Starluna: I totally agree with you, the people that argue that prisoners have too many rights are ignorant pigs. What would these prisoners do without movie night! Without the internet they couldnt keep in touch with whats going on in the world! If they dont have cable they will never know whats going on on the Jersey Shore! If they dont get books, no one will know what happens to Harry Potter

    Taxpayers need to stop thinkin about their own wallets and more about our prisoners needs, after all, one of them could of taken your childs life…and they need to be treated well.

    Sunday, June 5, 2011 at 3:17 pm | Permalink
  7. Psychobobicus wrote:

    I wouldn’t say prisoners have too many “rights.” I would say they have too many conveniences. In the state where I live, a legislator found out that the state corrections department spends $6,000,000 a year on soda for inmates and tried to put a stop to it. I’ve read the 8th Amendment. I don’t see cable TV, weight-rooms, broadband internet, or free soda anywhere in it.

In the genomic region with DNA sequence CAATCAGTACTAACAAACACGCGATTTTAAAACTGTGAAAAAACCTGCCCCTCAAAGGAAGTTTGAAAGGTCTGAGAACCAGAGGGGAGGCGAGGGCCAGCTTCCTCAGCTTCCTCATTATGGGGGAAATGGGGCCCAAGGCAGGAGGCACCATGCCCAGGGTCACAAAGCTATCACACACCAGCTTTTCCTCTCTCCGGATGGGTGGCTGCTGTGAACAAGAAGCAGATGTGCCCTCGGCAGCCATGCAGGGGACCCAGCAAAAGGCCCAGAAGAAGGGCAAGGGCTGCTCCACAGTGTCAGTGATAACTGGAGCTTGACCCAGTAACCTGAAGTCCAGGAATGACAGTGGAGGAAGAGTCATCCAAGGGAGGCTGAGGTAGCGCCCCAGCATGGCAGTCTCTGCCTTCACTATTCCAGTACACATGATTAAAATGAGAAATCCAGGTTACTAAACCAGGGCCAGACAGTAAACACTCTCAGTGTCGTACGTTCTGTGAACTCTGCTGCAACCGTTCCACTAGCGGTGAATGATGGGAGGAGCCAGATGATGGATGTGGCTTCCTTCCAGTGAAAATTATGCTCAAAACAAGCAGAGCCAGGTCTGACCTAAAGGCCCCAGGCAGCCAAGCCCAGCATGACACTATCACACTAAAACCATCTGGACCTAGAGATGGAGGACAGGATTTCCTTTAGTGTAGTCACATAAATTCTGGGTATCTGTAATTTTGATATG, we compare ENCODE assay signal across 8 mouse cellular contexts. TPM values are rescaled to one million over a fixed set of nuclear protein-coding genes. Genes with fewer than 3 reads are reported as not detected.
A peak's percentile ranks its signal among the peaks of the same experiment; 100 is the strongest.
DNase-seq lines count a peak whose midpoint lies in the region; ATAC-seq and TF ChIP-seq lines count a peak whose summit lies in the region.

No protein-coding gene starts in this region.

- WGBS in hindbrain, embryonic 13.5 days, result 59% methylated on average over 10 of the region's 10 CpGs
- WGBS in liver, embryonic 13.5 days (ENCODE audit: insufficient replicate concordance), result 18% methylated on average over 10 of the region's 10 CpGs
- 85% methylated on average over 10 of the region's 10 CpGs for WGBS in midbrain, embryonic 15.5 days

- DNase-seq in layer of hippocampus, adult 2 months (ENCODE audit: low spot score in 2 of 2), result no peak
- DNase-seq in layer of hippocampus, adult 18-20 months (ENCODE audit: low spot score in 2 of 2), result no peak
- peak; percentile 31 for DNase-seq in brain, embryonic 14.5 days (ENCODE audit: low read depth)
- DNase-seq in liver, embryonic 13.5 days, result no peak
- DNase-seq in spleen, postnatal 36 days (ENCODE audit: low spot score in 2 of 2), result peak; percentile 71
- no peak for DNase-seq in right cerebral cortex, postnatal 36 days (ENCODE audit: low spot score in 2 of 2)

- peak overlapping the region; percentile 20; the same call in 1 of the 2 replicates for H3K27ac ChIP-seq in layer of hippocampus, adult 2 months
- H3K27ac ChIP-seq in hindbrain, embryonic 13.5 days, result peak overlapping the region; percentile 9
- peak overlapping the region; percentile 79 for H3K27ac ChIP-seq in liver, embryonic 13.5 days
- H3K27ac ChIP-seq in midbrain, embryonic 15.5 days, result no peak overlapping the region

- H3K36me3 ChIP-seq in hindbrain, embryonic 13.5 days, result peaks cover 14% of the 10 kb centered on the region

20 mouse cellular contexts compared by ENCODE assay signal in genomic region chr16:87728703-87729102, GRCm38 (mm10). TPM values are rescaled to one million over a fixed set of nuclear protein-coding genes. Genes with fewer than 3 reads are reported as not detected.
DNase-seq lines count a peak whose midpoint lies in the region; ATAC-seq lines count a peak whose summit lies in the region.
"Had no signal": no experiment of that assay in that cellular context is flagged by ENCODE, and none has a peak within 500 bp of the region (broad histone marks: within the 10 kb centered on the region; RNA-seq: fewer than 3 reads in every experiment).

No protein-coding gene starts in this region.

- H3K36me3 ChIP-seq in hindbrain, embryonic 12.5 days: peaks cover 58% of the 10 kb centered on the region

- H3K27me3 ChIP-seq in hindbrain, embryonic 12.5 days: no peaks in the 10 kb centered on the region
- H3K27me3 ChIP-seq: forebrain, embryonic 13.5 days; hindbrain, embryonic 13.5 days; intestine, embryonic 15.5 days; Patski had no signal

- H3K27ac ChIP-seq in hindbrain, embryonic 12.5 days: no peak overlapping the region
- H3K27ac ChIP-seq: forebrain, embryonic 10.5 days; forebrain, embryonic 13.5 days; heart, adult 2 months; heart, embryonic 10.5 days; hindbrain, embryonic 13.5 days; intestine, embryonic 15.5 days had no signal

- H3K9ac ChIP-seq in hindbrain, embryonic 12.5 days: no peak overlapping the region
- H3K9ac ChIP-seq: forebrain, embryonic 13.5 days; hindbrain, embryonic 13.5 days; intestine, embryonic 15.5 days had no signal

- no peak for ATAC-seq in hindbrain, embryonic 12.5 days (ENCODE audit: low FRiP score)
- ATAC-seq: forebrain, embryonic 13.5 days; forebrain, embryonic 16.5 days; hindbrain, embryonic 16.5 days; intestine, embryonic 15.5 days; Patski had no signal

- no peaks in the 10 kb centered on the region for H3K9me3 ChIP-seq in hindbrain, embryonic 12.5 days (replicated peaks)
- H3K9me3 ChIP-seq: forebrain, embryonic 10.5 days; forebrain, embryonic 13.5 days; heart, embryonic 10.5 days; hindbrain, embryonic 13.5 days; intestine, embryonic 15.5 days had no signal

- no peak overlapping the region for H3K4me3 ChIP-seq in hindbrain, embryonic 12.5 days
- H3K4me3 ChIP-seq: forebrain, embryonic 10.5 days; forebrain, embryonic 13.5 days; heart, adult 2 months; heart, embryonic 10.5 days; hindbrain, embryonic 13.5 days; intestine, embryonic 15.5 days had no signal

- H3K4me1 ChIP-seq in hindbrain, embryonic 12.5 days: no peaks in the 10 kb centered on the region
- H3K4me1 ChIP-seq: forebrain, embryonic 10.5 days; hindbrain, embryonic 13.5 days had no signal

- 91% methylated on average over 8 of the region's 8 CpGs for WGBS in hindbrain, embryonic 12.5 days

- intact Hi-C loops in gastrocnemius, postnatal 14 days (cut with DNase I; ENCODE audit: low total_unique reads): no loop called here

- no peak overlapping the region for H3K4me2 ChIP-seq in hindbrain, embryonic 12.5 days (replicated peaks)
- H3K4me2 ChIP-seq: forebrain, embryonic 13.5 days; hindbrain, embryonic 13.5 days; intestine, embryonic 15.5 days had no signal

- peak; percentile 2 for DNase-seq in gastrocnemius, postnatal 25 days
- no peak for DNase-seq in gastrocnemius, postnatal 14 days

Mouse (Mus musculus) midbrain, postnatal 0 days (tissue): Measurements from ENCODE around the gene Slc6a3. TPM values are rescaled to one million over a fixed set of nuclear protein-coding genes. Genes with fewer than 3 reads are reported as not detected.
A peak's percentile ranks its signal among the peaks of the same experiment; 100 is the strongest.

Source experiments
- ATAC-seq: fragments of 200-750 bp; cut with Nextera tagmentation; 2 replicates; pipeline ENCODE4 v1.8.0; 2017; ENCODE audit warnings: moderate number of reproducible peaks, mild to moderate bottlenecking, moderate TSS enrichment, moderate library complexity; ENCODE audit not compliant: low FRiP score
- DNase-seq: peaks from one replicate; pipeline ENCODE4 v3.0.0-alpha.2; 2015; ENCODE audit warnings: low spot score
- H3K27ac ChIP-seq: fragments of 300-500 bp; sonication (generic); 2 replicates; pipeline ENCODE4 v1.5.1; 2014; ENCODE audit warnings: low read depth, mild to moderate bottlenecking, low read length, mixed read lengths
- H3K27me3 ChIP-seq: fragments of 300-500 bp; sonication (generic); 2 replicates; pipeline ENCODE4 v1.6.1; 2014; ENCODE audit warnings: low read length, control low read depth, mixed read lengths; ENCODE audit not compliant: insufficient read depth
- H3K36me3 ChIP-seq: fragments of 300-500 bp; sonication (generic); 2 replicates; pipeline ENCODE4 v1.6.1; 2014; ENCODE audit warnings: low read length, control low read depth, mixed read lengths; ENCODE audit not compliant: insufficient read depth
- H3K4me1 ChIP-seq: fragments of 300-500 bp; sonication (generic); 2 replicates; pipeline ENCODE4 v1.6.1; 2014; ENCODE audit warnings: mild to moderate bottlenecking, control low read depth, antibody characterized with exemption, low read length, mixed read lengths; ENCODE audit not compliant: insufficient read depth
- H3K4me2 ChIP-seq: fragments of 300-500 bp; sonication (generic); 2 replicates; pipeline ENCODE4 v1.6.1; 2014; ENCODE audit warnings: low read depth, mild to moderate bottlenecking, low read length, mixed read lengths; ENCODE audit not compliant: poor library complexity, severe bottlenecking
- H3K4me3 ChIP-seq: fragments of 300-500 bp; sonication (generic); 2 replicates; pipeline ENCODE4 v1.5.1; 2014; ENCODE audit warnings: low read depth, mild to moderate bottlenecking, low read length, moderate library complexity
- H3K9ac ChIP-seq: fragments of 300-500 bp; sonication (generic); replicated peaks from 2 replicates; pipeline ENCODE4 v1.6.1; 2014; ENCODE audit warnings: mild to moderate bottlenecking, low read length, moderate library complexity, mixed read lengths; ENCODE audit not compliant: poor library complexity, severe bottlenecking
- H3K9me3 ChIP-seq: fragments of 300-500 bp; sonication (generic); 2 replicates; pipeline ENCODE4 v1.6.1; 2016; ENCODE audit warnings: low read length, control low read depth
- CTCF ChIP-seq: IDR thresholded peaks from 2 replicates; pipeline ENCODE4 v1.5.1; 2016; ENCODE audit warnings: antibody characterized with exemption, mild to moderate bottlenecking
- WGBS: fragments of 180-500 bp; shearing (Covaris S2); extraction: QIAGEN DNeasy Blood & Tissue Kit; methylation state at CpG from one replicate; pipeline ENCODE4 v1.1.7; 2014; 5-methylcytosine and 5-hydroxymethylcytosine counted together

As for schools, simply looking at the data over the last 30 years reveals that massive increases in government school spending have resulted in almost no improvement in student performance. In fact, American students have lost ground in math and science. No matter how much money we give the government-education complex, they will always cry for more. Despite the clear data, the mantra is always “If we just had more money!” In the school district where I live, the average school administrator’s salary hovers around $130,000. Perhaps instead of simply blindly throwing money into the gaping maw of the school bureaucracy, we should look at HOW the money is being spent.

    Sunday, June 5, 2011 at 3:52 pm | Permalink
  8. PatriotSGT wrote:

    No U – your sarcasm is exactly what I was thinking. What needs to be defined as Starluna states is “humane treatment”. I don’t know of any statistics that can show our current treatment. If we want to talk about fair or equal treatment, have any of you deployed (beside myself) and seen or experienced the conditions our Soldiers endure to serve your government? Laughably, if w exposed our prisoners to those same conditions the government would be sued for not providing humane treatment.